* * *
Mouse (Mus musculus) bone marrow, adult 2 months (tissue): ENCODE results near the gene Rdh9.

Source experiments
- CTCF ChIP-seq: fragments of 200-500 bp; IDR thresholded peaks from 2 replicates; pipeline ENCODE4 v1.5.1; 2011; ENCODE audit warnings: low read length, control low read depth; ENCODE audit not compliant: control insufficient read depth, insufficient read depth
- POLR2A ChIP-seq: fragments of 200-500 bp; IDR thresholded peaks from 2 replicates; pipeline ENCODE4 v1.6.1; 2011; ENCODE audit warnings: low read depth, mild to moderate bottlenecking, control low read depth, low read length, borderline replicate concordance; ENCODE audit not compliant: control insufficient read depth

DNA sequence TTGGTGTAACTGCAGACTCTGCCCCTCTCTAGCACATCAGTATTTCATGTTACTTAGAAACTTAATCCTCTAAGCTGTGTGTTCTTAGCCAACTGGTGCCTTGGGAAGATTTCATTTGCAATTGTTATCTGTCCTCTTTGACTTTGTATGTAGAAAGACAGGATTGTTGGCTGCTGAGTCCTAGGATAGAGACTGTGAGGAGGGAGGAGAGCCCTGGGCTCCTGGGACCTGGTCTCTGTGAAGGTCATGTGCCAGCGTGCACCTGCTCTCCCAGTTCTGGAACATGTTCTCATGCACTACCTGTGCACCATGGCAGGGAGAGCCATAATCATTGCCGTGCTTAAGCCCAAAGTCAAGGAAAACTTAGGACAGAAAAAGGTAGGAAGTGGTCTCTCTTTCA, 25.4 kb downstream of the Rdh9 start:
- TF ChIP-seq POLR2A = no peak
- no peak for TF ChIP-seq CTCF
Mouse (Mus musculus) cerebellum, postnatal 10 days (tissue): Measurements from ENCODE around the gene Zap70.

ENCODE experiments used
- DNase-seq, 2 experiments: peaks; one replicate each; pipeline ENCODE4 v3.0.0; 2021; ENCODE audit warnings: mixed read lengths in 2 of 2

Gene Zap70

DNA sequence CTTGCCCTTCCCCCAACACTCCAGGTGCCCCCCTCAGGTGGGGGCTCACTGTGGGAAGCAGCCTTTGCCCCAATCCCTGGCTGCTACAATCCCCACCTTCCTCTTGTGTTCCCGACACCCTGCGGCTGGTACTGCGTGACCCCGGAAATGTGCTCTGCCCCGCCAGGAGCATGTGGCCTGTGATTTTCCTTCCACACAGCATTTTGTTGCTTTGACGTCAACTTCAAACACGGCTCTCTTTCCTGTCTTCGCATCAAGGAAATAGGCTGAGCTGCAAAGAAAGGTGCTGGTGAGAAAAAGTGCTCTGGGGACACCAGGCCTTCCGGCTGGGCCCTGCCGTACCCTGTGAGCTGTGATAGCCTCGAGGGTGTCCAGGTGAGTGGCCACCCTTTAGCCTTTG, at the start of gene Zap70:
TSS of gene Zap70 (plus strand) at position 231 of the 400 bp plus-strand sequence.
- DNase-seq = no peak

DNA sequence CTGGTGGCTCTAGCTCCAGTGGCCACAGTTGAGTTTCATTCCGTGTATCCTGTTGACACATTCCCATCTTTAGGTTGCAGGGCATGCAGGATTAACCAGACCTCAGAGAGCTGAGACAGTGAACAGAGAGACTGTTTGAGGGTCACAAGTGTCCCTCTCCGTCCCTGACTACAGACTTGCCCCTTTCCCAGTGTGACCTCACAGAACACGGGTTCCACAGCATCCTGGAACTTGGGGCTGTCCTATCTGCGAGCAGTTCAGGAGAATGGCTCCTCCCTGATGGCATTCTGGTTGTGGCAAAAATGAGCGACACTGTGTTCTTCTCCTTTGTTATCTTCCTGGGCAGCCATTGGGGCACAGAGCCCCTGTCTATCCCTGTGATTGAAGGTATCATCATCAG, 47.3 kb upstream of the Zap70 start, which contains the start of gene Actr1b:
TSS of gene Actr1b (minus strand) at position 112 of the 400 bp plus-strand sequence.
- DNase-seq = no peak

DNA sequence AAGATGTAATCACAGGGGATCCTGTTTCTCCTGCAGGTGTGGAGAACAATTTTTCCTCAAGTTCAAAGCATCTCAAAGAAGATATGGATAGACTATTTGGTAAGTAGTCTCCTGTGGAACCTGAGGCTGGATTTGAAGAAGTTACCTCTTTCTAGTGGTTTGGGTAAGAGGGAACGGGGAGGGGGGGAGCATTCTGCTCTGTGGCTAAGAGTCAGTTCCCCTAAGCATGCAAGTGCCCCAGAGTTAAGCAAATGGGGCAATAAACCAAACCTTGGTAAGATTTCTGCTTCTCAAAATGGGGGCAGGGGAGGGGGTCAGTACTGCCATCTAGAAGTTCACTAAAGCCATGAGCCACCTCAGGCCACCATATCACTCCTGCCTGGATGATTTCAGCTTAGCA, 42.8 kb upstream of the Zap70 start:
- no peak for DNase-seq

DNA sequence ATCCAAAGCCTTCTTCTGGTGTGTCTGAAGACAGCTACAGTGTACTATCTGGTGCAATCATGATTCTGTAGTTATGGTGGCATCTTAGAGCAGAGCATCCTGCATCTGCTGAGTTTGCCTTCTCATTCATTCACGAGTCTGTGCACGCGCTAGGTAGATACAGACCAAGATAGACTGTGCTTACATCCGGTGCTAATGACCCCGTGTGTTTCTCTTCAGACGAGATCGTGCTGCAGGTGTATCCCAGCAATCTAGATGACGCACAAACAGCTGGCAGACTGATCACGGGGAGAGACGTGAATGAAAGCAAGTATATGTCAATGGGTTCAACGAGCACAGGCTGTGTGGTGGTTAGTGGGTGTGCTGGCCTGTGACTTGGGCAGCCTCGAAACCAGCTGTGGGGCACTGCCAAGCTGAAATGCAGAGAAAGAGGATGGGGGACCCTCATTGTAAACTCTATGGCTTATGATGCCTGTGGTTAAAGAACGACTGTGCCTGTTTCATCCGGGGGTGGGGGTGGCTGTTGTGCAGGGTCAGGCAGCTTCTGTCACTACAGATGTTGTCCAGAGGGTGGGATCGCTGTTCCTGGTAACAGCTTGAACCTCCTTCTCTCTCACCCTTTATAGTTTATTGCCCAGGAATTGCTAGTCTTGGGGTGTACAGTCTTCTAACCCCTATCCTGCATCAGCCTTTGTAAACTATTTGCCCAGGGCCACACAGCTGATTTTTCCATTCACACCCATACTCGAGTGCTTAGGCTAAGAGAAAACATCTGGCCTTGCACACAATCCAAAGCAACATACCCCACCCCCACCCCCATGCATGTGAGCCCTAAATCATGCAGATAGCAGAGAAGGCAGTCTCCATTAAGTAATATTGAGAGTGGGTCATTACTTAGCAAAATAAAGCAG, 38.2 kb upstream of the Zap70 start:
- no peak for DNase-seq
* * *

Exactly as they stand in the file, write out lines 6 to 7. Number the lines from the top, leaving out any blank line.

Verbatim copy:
- TF ChIP-seq POLR2A = no peak
- no peak for TF ChIP-seq CTCF